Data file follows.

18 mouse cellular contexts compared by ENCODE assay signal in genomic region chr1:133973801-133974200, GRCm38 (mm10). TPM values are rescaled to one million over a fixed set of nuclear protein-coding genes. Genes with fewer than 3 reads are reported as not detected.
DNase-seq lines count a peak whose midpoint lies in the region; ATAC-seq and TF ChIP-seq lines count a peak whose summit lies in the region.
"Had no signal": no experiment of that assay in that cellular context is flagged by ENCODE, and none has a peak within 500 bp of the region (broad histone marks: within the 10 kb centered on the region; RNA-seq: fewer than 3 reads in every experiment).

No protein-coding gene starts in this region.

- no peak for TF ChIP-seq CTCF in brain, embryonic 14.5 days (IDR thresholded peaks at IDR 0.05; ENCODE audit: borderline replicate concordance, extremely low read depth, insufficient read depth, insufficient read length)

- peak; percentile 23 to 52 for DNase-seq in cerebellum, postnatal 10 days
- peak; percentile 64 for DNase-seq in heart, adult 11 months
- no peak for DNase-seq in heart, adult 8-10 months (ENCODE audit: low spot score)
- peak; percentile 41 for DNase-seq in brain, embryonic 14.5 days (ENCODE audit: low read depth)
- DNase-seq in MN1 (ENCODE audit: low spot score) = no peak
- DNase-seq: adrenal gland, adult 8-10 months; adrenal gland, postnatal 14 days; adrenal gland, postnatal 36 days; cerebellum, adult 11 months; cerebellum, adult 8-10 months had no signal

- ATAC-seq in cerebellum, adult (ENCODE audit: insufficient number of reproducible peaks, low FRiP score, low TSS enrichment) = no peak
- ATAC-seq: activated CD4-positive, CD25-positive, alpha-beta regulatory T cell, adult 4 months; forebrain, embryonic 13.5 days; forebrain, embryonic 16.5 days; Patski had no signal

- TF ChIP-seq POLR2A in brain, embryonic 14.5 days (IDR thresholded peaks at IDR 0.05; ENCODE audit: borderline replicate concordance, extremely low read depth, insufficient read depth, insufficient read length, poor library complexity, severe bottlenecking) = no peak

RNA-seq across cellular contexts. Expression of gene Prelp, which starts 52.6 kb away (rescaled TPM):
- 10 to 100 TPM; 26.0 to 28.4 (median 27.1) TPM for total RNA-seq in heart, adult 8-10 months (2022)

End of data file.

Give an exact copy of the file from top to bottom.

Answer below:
18 mouse cellular contexts compared by ENCODE assay signal in genomic region chr1:133973801-133974200, GRCm38 (mm10). TPM values are rescaled to one million over a fixed set of nuclear protein-coding genes. Genes with fewer than 3 reads are reported as not detected.
DNase-seq lines count a peak whose midpoint lies in the region; ATAC-seq and TF ChIP-seq lines count a peak whose summit lies in the region.
"Had no signal": no experiment of that assay in that cellular context is flagged by ENCODE, and none has a peak within 500 bp of the region (broad histone marks: within the 10 kb centered on the region; RNA-seq: fewer than 3 reads in every experiment).

No protein-coding gene starts in this region.

- no peak for TF ChIP-seq CTCF in brain, embryonic 14.5 days (IDR thresholded peaks at IDR 0.05; ENCODE audit: borderline replicate concordance, extremely low read depth, insufficient read depth, insufficient read length)

- peak; percentile 23 to 52 for DNase-seq in cerebellum, postnatal 10 days
- peak; percentile 64 for DNase-seq in heart, adult 11 months
- no peak for DNase-seq in heart, adult 8-10 months (ENCODE audit: low spot score)
- peak; percentile 41 for DNase-seq in brain, embryonic 14.5 days (ENCODE audit: low read depth)
- DNase-seq in MN1 (ENCODE audit: low spot score) = no peak
- DNase-seq: adrenal gland, adult 8-10 months; adrenal gland, postnatal 14 days; adrenal gland, postnatal 36 days; cerebellum, adult 11 months; cerebellum, adult 8-10 months had no signal

- ATAC-seq in cerebellum, adult (ENCODE audit: insufficient number of reproducible peaks, low FRiP score, low TSS enrichment) = no peak
- ATAC-seq: activated CD4-positive, CD25-positive, alpha-beta regulatory T cell, adult 4 months; forebrain, embryonic 13.5 days; forebrain, embryonic 16.5 days; Patski had no signal

- TF ChIP-seq POLR2A in brain, embryonic 14.5 days (IDR thresholded peaks at IDR 0.05; ENCODE audit: borderline replicate concordance, extremely low read depth, insufficient read depth, insufficient read length, poor library complexity, severe bottlenecking) = no peak

RNA-seq across cellular contexts. Expression of gene Prelp, which starts 52.6 kb away (rescaled TPM):
- 10 to 100 TPM; 26.0 to 28.4 (median 27.1) TPM for total RNA-seq in heart, adult 8-10 months (2022)